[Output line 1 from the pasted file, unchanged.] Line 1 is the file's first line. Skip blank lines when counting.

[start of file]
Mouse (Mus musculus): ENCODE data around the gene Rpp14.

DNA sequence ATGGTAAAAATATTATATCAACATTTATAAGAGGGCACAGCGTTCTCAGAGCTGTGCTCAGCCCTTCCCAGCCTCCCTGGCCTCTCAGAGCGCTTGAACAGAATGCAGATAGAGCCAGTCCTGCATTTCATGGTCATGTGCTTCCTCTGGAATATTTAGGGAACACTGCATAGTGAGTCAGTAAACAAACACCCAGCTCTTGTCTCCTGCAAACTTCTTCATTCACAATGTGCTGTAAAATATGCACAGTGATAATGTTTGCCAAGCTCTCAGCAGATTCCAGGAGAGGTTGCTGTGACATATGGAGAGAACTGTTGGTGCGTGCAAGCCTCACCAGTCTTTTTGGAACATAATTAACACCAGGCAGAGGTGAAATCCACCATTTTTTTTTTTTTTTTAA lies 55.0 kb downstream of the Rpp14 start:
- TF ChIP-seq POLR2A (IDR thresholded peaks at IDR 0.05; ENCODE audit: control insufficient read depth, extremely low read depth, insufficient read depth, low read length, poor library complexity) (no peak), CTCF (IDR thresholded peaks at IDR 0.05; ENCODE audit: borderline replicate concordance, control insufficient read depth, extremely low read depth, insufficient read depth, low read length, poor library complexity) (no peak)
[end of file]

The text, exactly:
Mouse (Mus musculus): ENCODE data around the gene Rpp14.